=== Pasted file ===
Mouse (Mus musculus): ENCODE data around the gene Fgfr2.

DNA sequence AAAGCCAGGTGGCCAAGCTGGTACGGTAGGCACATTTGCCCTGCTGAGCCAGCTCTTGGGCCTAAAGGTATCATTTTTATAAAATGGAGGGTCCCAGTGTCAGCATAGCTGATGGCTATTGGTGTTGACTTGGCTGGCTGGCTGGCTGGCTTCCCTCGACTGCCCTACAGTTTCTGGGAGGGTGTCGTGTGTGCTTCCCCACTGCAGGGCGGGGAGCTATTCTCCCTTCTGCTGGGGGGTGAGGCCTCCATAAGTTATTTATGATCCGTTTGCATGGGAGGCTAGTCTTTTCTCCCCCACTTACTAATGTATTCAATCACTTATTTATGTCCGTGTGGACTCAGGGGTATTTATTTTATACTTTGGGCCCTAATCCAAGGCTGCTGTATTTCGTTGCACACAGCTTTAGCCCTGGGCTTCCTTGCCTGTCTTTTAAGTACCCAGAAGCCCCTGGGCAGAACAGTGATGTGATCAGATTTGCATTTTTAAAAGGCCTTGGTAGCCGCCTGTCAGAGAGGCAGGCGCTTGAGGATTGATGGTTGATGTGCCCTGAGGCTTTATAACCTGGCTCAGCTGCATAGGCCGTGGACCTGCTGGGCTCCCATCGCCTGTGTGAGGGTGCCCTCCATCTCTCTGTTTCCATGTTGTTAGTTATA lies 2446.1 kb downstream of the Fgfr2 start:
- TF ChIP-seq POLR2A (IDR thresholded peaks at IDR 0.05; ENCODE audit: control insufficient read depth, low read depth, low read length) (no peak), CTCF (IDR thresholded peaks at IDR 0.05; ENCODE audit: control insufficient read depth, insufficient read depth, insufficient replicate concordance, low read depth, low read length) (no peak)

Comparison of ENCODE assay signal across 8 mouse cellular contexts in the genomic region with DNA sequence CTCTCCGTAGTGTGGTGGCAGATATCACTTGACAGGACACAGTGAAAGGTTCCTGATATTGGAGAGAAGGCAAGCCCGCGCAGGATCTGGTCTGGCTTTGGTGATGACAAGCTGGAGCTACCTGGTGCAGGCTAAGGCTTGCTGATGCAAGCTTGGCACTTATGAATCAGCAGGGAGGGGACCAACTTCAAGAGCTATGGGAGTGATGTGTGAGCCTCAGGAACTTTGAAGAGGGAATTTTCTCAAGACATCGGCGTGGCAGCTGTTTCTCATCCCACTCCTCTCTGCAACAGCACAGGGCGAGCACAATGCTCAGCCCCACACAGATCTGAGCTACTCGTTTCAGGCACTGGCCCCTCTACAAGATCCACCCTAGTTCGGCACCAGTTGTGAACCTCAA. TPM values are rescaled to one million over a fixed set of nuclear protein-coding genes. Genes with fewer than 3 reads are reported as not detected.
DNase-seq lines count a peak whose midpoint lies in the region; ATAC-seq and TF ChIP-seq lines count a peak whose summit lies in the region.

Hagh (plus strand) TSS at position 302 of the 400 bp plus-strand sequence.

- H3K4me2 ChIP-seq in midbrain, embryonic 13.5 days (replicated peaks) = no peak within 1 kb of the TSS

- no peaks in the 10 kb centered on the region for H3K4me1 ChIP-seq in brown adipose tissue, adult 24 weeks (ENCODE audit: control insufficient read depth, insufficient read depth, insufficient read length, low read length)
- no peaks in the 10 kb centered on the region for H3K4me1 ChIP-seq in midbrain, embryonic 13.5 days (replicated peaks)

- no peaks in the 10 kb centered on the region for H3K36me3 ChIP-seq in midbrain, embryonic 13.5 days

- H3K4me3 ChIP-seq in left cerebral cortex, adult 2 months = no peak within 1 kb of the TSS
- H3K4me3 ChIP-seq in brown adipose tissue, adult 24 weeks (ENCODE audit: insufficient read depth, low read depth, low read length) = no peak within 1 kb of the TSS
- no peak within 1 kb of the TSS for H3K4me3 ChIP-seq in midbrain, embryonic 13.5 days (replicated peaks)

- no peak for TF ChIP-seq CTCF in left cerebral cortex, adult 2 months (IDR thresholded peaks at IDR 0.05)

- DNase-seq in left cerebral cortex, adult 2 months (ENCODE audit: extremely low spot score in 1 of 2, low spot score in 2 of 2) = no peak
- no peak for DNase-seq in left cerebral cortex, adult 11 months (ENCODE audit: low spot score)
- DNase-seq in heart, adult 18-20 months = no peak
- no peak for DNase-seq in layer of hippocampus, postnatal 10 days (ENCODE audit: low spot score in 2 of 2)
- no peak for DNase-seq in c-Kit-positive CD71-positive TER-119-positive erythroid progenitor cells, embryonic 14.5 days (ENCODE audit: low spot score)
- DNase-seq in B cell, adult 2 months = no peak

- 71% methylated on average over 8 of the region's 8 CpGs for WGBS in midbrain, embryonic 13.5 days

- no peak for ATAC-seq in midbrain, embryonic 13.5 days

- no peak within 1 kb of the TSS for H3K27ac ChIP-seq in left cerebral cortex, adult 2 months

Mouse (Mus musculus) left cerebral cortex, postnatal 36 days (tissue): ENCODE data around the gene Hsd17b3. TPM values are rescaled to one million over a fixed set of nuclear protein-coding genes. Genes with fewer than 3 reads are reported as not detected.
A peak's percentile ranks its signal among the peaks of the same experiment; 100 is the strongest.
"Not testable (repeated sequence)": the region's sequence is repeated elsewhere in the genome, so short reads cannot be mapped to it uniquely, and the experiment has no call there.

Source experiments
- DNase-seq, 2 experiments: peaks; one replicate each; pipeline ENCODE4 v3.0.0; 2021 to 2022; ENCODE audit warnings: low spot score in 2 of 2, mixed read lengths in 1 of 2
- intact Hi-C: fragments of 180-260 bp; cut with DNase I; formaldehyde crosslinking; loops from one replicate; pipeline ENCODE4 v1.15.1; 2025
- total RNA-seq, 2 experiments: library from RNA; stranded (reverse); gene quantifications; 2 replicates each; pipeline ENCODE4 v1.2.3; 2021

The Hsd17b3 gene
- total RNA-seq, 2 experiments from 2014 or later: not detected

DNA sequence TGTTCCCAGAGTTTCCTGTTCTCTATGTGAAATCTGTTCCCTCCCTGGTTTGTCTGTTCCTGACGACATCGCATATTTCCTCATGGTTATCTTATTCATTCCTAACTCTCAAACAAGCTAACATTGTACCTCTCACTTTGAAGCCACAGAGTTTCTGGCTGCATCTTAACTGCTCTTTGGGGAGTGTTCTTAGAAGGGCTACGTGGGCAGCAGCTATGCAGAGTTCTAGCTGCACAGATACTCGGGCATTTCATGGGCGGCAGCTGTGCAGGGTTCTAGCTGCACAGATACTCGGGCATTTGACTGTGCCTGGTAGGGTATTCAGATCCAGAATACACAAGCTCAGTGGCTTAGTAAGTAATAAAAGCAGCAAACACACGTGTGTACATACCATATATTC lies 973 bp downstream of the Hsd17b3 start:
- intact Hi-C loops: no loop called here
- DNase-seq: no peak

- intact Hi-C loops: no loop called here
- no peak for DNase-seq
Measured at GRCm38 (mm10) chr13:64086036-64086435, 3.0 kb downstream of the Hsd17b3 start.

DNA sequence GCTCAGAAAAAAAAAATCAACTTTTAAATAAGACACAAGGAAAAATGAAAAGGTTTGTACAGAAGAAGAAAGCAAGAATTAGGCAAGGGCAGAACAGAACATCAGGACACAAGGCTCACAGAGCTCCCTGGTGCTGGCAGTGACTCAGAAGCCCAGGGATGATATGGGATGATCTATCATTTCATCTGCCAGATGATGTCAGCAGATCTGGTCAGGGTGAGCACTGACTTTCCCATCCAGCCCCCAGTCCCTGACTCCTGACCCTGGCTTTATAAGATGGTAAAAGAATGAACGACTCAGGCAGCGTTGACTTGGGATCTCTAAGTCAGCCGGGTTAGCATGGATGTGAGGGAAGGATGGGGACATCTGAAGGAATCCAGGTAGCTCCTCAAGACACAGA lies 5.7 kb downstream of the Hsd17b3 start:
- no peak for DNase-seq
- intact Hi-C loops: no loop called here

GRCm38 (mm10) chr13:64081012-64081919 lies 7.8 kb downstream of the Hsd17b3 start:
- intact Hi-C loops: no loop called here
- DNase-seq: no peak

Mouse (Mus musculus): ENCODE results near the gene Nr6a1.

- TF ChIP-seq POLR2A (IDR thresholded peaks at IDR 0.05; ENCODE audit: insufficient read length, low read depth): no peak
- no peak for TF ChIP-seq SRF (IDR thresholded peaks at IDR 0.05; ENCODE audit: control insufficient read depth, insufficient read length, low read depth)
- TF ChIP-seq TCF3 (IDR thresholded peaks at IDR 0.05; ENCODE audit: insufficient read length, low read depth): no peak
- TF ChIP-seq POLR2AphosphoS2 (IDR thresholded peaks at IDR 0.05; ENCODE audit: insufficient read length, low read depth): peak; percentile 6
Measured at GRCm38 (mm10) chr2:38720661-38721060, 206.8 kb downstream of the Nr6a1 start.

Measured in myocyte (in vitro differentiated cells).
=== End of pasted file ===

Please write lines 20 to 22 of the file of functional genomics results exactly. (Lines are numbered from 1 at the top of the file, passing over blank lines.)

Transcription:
- DNase-seq in B cell, adult 2 months = no peak

- 71% methylated on average over 8 of the region's 8 CpGs for WGBS in midbrain, embryonic 13.5 days

- no peak for ATAC-seq in midbrain, embryonic 13.5 days